Three Faiths, Interviews
Meet the Scholar: Nerina Rustomji
About 6 years ago, I was taking an undergraduate class on the history of the Modern Middle East taught by Professor Nerina Rustomji of St. John's University. The class opened my eyes to the complexity of the region. She challenged us to look differently at the historic and ongoing conflicts in the area and America's intricate relationships with Middle Eastern countries before September 11th. It was a deeply fascinating course and broadened my own research interest in this field as well.
Today, Nerina Rustomji, an expert in Islamic eschatology, is a Wertheim Scholar at NYPL. She will be delivering a free presentation on her research entitled, "The Virgins of Islamic Paradise: A Global History" on Thursday, July 19th in The Stephen A. Schwarzman Building in South Court Auditorium.
I had a chance to ask her some questions about her current research project:
How did you get into this research topic?
The reading public drove this project. My first book was about the history of heaven and hell in Islamic culture, and every time I gave a public lecture, I would be asked “do men really get virgins if they are in paradise" and "what do women get?” After a few times, I would answer the questions even before I began the substance of the lecture. Then one day, I picked up the New York Times and read a Nicolas Kristof op-ed column about the houris as white raisins. It stunned me. In graduate school, we read some of the most arcane Arabic texts, and it never occurred to me that a New York Times columnist would be parsing medieval Arabic grammar for his national column. On that day, I realized I needed to write this book. So I have many people and Nicolas Kristof to thank, really.
What has been the most fascinating discovery of your research so far?
In Ivanhoe, Sir Walter Scott refers to Rebecca the Jewess as a houri. We can understand this as a kind of vision of the Orient, but I think the depiction of Rebecca is more interesting than that. And that she was referred to a Muslim celestial being is fascinating. I don’t think anyone would conflate Jewish identity and Muslim theology today.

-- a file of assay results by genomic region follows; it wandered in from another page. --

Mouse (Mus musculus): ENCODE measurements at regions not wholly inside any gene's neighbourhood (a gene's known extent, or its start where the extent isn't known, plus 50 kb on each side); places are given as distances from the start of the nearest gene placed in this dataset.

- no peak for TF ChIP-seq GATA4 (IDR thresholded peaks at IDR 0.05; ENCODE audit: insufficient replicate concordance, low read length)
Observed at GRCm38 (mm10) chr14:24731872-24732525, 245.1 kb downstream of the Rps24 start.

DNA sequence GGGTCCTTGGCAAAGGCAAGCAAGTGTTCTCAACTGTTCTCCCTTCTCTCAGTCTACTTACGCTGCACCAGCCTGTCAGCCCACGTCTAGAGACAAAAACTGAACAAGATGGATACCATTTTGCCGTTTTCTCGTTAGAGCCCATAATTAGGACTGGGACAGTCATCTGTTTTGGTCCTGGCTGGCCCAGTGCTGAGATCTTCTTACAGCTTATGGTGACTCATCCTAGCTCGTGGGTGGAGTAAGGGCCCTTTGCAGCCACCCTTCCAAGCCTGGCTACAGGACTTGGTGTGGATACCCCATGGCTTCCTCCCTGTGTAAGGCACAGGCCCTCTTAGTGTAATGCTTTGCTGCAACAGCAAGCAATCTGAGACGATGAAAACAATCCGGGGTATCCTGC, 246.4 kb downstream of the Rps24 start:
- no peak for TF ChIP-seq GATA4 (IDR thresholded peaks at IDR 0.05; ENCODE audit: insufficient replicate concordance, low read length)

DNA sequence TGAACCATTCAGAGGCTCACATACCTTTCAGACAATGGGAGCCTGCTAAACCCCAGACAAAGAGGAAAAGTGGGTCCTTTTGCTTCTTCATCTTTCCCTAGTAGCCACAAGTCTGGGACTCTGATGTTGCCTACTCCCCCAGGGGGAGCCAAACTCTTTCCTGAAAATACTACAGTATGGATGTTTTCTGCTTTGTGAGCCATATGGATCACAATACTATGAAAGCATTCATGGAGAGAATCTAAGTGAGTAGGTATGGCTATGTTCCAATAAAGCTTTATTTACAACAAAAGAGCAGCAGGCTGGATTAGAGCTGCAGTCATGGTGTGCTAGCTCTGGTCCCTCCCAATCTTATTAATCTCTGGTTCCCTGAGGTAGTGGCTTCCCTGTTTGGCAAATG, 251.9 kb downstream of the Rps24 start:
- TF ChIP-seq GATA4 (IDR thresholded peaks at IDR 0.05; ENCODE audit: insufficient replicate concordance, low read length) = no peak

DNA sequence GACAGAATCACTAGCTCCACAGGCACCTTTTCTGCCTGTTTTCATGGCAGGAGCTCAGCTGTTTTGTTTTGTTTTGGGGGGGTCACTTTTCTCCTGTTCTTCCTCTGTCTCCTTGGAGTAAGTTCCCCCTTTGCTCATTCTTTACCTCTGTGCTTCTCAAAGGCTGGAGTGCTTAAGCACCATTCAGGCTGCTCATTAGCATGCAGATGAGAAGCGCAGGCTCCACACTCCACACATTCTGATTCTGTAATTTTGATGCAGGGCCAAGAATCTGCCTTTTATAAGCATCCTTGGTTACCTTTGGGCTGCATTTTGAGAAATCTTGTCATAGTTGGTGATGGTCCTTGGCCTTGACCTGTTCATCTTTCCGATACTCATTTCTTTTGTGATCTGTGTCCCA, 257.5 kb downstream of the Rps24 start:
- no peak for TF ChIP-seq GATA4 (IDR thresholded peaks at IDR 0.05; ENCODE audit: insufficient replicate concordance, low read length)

What type of materials have you perused to conduct your research and has it been difficult to access some of these resources?
There are three distinct kinds of texts in the project—contemporary media in English and Arabic, early modern and modern English and French literature, and classical Islamic theological manuals. The problem with the project is not access. The problem is that there is so much material to sift through. The houris are referred to in casual ways in newspaper articles and blogs, and making meaning of these sometimes fleeting references has been a daunting task. Also, I am still learning to be a good cataloguer of Internet sites. I read something one day, and it disappears the next.
What are you currently reading outside of your research field?
These days Mohsin Hamid's How to Get Filthy Rich in Rising Asia, but generally, I have two summer traditions—cheap mysteries and one Shakespearean play. Both are deeply satisfying, but in very different ways.
Have you encountered future project ideas that you'd like to work on after this one?
A history of September 11th.
Additional Resources on Islam and Islamic Eschatology
- Images of Paradise in Islamic Art edited by Sheila S. Blair and Jonathan M. Bloom; with contributions by A. Kevin Reinhart, Gene R. Garthwaite, Walter B. Denny
- The Islamic Understanding of Death and Resurrection by Jane Idleman Smith, Yvonne Yazbeck Haddad
- Life Hereafter in Islam : a Study of Maududi & Parwez by Muhammad Yusuf Qamar
- Muhammad's Grave: Death Rites and the Making of Islamic Society by Leor Halevi
- The Prophet's Ascension: Cross-Cultural Encounters with the Islamic Mi'rāj Tales edited by Christiane Gruber and Frederick Colby
- The Qur'an: a Biography by Bruce Lawrence
- Studies in Muslim Apocalyptic by David Cook
- Women in Moslem Paradise by Fatima Mernissi
- More on Islamic Eschatology